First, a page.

Netflix will have to enjoy their final days with the Mike Flanagan while they last—the creator of The Haunting of Hill House and Midnight Mass is taking his schlock-and-awe tactics to Amazon Prime. But before he goes, here is his last hurrah, perhaps his most cynical yet—The Fall of the House of Usher, a modern take on Edgar Allan Poe’s short story about an ancient and cursed family. This one is bonkers (aren’t they all) but Flanagan’s writing has matured since the previous outings and the dialogue here is quick and sharp.
The Ushers are a billionaire family made rich on Big Pharma—the Sacklers, essentially—but whose greed and ruthlessness are now accruing interest. Death has come to collect, and death takes the form of Verna, a middle-aged beauty who appears to the Ushers just before they die. Mike Flanagan uses the same cast members—always a good sign when a creative team enjoys working together—and they have matured too. Carla Gugino and Bruce Greenwood return to star, after starting out the Flanagan era with Gerald’s Game. That film based on Stephen King’s short story was absurd but surprisingly good, and that pretty much sums up Mike Flanagan’s work ever since.
In this outing, Roderick Usher (played by Greenwood) presides over a family that is rapidly dwindling under horrific and mysterious circumstances. Roderick has six children by (five?) different mothers and at the beginning of the first episode they are all dead. The rest of the series flashes back to how and why the Ushers are all dying. Roderick’s children are vile and they all hate each other, which might be unpleasant if they weren’t so funny.
Two are legitimate and the other four are bastards (I think). There’s the bumbling eldest child, ‘Frauderick’ so named by his siblings, set to take over the company one day— and the hedonistic youngest child Prospero, with the brilliant nickname ‘Gucci Caligula’. One kid’s a spin-doctor and another a heart surgeon, whose entire careers are devoted to protecting and promoting the family brand.
Then there’s Roderick’s coldblooded sister, the matriarch—childless, husbandless, ruthless. She’s the spider at the centre of the web, determined to catch whoever is leaking top-secret intel to the feds. And boy do the Ushers have a lot of secrets to keep—there’s the covert operating theatre where they perform deadly experiments on chimpanzees, the handful of abandoned buildings hiding the experiments’ toxic waste, and then there are the missing bodies who have disappeared from their graves. Roderick Usher knows he has a lot to atone for, and as his children drop like flies he recognises their deaths as payment to a vengeful spirit. It’s not clear at first who this spirit is, or if Roderick even knows. There’s Verna who it seems is behind the Usher family curse, but there are also faceless zombies who appear to Roderick.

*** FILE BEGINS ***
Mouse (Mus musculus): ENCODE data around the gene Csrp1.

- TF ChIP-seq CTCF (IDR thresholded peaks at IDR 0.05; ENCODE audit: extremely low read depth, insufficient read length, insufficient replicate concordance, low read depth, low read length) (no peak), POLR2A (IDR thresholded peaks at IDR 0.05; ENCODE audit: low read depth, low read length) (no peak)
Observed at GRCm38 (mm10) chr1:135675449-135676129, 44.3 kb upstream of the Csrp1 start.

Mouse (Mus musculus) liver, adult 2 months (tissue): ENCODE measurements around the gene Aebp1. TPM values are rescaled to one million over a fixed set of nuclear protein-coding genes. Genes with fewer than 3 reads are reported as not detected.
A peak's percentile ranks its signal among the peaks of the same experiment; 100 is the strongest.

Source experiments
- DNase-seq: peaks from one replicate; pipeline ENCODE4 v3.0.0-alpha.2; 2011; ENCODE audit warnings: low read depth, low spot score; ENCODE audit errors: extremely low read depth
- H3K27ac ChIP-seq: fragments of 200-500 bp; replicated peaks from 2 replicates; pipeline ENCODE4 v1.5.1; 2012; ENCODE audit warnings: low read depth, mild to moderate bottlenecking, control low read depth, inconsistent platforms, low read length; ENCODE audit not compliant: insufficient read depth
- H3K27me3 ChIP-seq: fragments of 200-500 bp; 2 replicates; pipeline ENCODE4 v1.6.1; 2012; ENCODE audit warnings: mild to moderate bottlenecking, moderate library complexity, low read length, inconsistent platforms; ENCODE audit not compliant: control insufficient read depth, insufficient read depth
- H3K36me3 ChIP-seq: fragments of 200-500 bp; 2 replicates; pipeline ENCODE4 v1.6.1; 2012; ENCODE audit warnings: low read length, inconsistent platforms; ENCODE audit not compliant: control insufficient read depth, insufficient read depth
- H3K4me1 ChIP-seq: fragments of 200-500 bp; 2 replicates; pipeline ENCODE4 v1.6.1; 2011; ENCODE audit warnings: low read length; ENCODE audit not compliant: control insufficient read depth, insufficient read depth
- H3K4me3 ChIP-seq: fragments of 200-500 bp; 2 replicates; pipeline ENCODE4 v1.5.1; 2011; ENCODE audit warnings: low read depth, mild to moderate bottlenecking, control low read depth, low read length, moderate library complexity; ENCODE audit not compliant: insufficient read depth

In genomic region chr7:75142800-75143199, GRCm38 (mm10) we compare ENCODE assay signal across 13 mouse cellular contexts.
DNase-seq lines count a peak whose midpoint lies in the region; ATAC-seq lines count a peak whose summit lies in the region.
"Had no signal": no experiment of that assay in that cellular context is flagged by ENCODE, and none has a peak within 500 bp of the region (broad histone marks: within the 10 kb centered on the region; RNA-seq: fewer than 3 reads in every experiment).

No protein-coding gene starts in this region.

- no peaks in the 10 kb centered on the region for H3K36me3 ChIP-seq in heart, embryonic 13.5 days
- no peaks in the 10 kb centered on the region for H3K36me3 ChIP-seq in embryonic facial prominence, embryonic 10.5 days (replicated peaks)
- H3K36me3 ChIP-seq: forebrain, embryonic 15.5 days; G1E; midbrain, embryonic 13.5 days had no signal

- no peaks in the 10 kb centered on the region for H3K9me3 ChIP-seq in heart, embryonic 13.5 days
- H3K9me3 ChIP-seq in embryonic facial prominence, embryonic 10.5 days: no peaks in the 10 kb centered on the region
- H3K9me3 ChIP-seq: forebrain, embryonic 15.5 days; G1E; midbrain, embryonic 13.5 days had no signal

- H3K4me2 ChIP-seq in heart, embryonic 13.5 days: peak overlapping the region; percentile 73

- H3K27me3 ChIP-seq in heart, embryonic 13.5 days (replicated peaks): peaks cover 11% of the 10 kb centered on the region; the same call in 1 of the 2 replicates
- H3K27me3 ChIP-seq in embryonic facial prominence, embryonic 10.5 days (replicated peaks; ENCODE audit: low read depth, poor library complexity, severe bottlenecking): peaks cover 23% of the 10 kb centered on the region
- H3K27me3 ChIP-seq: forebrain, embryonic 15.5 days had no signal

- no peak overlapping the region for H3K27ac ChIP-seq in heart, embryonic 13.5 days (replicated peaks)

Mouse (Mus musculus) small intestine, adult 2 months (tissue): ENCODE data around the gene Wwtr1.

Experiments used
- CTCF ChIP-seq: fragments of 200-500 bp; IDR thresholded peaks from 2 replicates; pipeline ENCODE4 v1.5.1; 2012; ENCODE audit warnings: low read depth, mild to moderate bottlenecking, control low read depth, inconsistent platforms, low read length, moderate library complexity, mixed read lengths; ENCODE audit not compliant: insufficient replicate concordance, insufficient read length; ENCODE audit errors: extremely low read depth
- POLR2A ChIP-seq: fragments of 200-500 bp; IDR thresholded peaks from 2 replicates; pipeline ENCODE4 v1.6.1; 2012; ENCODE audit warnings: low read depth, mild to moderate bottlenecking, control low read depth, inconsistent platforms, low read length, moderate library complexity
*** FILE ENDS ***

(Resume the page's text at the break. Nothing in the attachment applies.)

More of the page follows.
Is it the ghost of his mother? This is one slightly unsatisfactory element to Flanagan’s writing—there are a few too many backstories and ghosts. The same was true of Flanagan’s Haunting of Hill House—a few too many angry ghouls haunting the living. Sometimes it feels as though the hauntings are random, something hauntings should never be.
In episode two we are transferred back to Roderick and his sister’s youth, where they watch their ailing mother succumb to some torturous disease. She refuses medication. The children ask her boss for help, because he’s the head of a big pharmaceutical company. He doesn’t help and after the mother dies, she awakens again from her shallow grave to kill him. So that’s why the kids want to start their own pharmaceutical company.
Is this the reason for their family curse? Or is it a deal with a bartender demon that they make one New Year’s Eve in the late 1970s? Is it both? Flanagan loves a reap-what-you-sow story, and he is very good at embellishing them. But so often he falls at the last hurdle, and his previous work Midnight Mass is a perfect example. So ridiculous it was genius, Midnight Mass was a modern vampire story set on a remote island off the American coast. It was hugely enjoyable, with a complicated protagonist/priest struggling against his appetite for his human flock.
His motivation and tragic flaws were clear—he really wanted to care for his community but he also really wanted to drink their blood. He couldn’t help it, he was a vampire. It was a great premise. But then in the end he’d had another motivation altogether—it was unnecessary and convoluted, and it undercut the message of previous episodes. Something similar is happening in House of Usher. There are also annoying nods to Poe’s other works, as if Flanagan realised this was his one shot at Poe, so he had to throw everything at it. Characters are named after other Poe ones, there’s a raven who foretells doom, episodes are called things like ‘The Tell-Tale Heart’ and ‘The Masque of the Red Death’. To be fair, the red death episode was very good. Flanagan’s take on the deadly masque involves a debauched dance party that ends in a bloodbath.
I won’t say any more. Fall of the House of Usher is certainly fun, much more so than the sad Haunting of Hill House. But it also stuffed with the Flanagan frills, bells and whistles. The cast is better at least—actors like Kate Siegel who were mediocre in Hill House and Midnight Mass step it up for Usher. The gormless Zach Gilford is also back—why? I cannot understand his appeal. But thankfully he is just one in a large, otherwise capable cast. I look forward to the next Mike Flanagan outing when it appears on Amazon Prime—but by the time it comes, I may have forgotten all about this one.